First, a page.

Helping to facilitate a conversation around mental health, including promoting the therapeutic benefits of mindfulness activities such as journalling, has long been a goal for us at Paperblanks. We recently connected with Black Mental Wellness, an organization based in the United States who provide culturally sensitive mental health services with an overall goal to improve Black mental health and wellness.
Today we wanted to spotlight the important work they are doing and learn why this type of specialized psychological care is so vital.
Introducing Black Mental Wellness
Black Mental Wellness, Corp., was founded by four licensed clinical psychologists who are passionate about addressing mental health and wellness concerns in the Black community. The mission of Black Mental Wellness is to provide access to evidence-based information and resources about mental health and behavioral health topics from a Black perspective, to highlight and increase the diversity of mental health professionals, and to decrease the mental health stigma in the Black community.
In addition, we lead trainings and workshops for corporations and community agencies, develop culturally informed curriculum, provide consultation services, and we are available for a range of speaking engagements.
Access our free mental health and wellness resource: BlackMentalWellness.com.
Why is offering culturally sensitive and specific mental health support so valuable?
Culturally sensitive and specific mental health support is valuable as it directly informs mental health treatment and treatment outcomes. We know and accept that culture is connected to a person’s values, traditions, beliefs, religion, etc. It is also important to acknowledge that culture intersects with an individual’s identities including race, ethnicity, gender, age, sexuality, and all of this influences a person’s mental health and wellness.
Let’s briefly explore why culturally sensitive mental health support is important to best address the treatment needs of the client. Given the current stressors of 2020 including COVID-19 and the disproportionate ways that it has impacted the Black community, compounded by the current civil and social unrest, ongoing racial stressors (discrimination, microaggressions, prejudices), and other systemic issues that also disproportionately impact Black communities, many individuals are seeking mental health support due to feelings of exhaustion, hopelessness, frustration, identity exploration, being triggered and reminded of personally experienced and/or witnessed race-based traumas, and increased worries or feelings that something bad may happen. In addition, we know that for many Black people, mental health concerns and symptoms are often described in physical/somatic terms. For example, when describing symptoms of depression, individuals may deny depression, but rather describe experiencing muscle tension or bodily pains, irritability, loss of interest in activities, and general feelings of sadness and worthlessness.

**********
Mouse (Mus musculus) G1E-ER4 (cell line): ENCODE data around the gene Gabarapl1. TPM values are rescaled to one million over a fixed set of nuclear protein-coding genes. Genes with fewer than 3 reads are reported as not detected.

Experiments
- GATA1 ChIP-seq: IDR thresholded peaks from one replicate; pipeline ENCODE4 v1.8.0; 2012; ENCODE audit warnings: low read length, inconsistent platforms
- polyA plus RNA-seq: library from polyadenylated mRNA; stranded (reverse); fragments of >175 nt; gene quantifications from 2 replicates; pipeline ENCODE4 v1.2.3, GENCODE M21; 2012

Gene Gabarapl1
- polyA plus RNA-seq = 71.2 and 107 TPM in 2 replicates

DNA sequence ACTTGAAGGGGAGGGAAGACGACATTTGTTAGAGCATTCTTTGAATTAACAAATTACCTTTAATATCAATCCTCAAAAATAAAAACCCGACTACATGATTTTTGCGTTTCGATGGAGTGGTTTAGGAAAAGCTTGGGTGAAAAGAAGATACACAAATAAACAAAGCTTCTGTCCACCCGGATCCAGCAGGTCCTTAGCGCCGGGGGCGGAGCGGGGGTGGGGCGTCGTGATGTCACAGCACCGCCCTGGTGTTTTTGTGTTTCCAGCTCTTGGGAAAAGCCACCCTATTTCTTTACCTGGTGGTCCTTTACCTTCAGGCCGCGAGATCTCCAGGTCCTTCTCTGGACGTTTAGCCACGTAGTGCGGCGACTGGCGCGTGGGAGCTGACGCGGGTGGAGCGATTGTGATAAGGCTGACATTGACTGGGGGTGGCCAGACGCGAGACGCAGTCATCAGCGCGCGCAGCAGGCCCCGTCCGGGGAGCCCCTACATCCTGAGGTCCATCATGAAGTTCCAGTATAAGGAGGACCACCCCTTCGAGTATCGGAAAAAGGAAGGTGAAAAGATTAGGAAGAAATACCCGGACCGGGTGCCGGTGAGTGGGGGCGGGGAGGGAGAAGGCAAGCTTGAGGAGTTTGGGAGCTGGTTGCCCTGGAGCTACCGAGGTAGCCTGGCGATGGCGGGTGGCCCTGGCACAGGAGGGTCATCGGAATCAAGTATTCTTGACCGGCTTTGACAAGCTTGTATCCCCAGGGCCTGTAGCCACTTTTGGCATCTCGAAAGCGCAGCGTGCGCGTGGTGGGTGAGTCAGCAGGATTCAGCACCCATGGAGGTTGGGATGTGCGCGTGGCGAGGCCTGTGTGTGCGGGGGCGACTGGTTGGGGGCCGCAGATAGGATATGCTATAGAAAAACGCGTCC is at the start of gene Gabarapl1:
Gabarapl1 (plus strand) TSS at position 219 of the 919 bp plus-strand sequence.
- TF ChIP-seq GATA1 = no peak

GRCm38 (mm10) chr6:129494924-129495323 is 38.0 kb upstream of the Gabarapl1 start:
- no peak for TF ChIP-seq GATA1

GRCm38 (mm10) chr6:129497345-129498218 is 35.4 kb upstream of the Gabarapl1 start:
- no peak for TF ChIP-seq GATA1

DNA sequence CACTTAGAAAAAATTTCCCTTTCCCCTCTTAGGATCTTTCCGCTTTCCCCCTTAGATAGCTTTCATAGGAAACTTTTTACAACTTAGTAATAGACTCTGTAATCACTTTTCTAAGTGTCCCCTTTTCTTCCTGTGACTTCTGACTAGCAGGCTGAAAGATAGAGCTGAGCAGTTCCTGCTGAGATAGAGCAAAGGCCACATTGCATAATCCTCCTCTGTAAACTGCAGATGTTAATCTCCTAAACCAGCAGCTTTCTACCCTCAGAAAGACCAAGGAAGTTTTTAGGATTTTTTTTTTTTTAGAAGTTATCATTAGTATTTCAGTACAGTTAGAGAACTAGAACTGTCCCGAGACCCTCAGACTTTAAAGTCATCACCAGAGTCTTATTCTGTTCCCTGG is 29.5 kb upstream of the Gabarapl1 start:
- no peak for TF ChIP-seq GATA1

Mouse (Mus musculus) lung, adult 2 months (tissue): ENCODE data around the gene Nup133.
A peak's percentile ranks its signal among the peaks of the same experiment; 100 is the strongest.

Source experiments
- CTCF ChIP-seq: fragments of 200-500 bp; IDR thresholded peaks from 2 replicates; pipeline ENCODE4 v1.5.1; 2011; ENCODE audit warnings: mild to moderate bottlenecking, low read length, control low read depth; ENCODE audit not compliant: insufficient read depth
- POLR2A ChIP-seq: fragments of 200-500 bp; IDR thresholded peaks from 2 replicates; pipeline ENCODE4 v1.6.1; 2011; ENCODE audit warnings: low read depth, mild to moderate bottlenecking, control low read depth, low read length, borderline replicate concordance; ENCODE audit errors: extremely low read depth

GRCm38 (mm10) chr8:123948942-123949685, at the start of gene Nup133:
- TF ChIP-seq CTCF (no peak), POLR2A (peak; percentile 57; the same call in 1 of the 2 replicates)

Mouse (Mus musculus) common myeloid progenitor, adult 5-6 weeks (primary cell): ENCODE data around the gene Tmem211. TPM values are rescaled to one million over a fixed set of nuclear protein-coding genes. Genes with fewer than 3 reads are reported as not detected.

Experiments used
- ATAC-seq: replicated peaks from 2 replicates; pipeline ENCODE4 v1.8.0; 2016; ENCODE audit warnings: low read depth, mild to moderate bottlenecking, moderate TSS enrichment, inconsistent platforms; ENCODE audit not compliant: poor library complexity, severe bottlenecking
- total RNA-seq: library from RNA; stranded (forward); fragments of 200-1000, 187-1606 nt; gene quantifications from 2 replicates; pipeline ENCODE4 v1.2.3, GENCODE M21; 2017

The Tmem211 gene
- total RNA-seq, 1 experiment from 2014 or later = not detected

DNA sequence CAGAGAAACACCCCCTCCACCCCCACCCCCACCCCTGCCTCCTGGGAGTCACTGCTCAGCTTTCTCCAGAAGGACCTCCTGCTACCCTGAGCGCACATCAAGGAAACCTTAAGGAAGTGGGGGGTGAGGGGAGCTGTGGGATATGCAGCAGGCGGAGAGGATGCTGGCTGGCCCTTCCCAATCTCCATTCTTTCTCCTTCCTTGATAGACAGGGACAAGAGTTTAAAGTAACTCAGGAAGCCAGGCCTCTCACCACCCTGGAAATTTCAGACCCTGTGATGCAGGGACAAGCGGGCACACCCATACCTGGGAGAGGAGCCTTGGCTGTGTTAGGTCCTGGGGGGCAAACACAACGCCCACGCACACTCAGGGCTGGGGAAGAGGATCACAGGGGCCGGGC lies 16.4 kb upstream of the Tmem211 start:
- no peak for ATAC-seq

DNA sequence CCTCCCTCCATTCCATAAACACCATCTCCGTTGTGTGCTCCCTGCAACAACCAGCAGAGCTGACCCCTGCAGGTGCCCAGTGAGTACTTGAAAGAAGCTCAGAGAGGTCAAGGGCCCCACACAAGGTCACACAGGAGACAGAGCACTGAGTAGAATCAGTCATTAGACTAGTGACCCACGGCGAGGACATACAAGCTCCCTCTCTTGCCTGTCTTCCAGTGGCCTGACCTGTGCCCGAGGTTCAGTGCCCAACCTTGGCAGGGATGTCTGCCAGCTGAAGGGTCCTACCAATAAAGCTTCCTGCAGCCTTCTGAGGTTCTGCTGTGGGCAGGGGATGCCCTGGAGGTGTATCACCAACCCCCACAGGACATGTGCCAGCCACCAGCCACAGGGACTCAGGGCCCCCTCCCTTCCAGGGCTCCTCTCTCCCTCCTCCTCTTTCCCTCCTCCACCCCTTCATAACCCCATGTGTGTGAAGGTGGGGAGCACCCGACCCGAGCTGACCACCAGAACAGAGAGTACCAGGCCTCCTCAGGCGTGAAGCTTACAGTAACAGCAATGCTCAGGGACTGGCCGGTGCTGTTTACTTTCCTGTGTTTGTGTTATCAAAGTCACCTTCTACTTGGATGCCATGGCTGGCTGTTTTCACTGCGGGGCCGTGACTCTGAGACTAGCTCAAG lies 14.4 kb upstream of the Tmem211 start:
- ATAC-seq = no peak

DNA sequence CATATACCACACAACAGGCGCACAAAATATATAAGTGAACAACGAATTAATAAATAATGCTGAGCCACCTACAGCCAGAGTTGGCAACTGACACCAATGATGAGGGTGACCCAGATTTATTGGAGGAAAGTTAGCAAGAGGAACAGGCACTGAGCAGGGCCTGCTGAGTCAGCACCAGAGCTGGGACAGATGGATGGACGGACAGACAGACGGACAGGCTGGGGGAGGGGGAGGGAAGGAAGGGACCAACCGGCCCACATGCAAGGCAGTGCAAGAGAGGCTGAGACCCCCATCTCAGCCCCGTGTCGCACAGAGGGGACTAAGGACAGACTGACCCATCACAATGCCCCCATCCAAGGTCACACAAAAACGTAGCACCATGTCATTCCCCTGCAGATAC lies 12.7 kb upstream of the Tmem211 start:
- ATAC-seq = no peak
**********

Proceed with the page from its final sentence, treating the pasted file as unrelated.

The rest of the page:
If a mental health provider only assesses the client for symptoms of depression, anxiety, or even possible trauma, without an understanding of the larger context of how that client may be impacted by COVID-19 and/or race-based stressors, the provider will fail to address critical factors that may be contributing to the problems the client is seeking support to address, and treatment will be ineffective. In addition, the provider will miss an important treatment opportunity to provide the client with a safe and supportive environment to process all of these compounding events, and the provider will miss the chance to really help that client by not identifying culturally responsive coping strategies and ways to build their social support to cope with these stressors. Lastly, this may all lead to the client not feeling truly heard or seen in the therapy room, the treatment will be ineffective, and may result in the client terminating treatment prematurely as it may not seem helpful in addressing the true problems and concerns.
It is imperative that the mental health field continues to expand evidence-based practices and strategies for treating and addressing mental health through a more inclusive and cultural lens, and not as an add-on to existing models of care. It is also the duty of mental health providers and organizations that provide mental health services, to ensure that licensed mental health professionals are culturally competent and able to adapt their therapeutic approaches to best meet the diversity of clients to improve treatment outcomes and increase treatment engagement as it relates to Black mental health.